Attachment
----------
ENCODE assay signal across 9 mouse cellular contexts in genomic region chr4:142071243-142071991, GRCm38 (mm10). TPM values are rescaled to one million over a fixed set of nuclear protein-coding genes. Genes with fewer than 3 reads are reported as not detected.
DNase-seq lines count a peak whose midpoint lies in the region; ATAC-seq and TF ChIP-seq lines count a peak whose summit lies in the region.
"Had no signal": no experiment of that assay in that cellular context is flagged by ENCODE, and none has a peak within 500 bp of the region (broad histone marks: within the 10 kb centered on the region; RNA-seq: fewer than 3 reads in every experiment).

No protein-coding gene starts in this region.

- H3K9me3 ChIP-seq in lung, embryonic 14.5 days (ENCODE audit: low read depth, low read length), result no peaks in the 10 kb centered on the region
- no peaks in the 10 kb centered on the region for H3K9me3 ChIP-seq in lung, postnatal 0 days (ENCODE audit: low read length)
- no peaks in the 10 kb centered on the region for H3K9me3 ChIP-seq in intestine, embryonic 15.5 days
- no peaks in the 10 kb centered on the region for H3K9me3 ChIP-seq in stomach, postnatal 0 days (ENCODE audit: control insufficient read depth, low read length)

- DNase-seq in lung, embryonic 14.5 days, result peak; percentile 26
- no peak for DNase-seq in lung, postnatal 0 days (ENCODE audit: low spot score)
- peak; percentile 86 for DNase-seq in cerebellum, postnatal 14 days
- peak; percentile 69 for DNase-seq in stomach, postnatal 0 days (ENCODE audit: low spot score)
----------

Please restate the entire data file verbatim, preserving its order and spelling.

ENCODE assay signal across 9 mouse cellular contexts in genomic region chr4:142071243-142071991, GRCm38 (mm10). TPM values are rescaled to one million over a fixed set of nuclear protein-coding genes. Genes with fewer than 3 reads are reported as not detected.
DNase-seq lines count a peak whose midpoint lies in the region; ATAC-seq and TF ChIP-seq lines count a peak whose summit lies in the region.
"Had no signal": no experiment of that assay in that cellular context is flagged by ENCODE, and none has a peak within 500 bp of the region (broad histone marks: within the 10 kb centered on the region; RNA-seq: fewer than 3 reads in every experiment).

No protein-coding gene starts in this region.

- H3K9me3 ChIP-seq in lung, embryonic 14.5 days (ENCODE audit: low read depth, low read length), result no peaks in the 10 kb centered on the region
- no peaks in the 10 kb centered on the region for H3K9me3 ChIP-seq in lung, postnatal 0 days (ENCODE audit: low read length)
- no peaks in the 10 kb centered on the region for H3K9me3 ChIP-seq in intestine, embryonic 15.5 days
- no peaks in the 10 kb centered on the region for H3K9me3 ChIP-seq in stomach, postnatal 0 days (ENCODE audit: control insufficient read depth, low read length)

- DNase-seq in lung, embryonic 14.5 days, result peak; percentile 26
- no peak for DNase-seq in lung, postnatal 0 days (ENCODE audit: low spot score)
- peak; percentile 86 for DNase-seq in cerebellum, postnatal 14 days
- peak; percentile 69 for DNase-seq in stomach, postnatal 0 days (ENCODE audit: low spot score)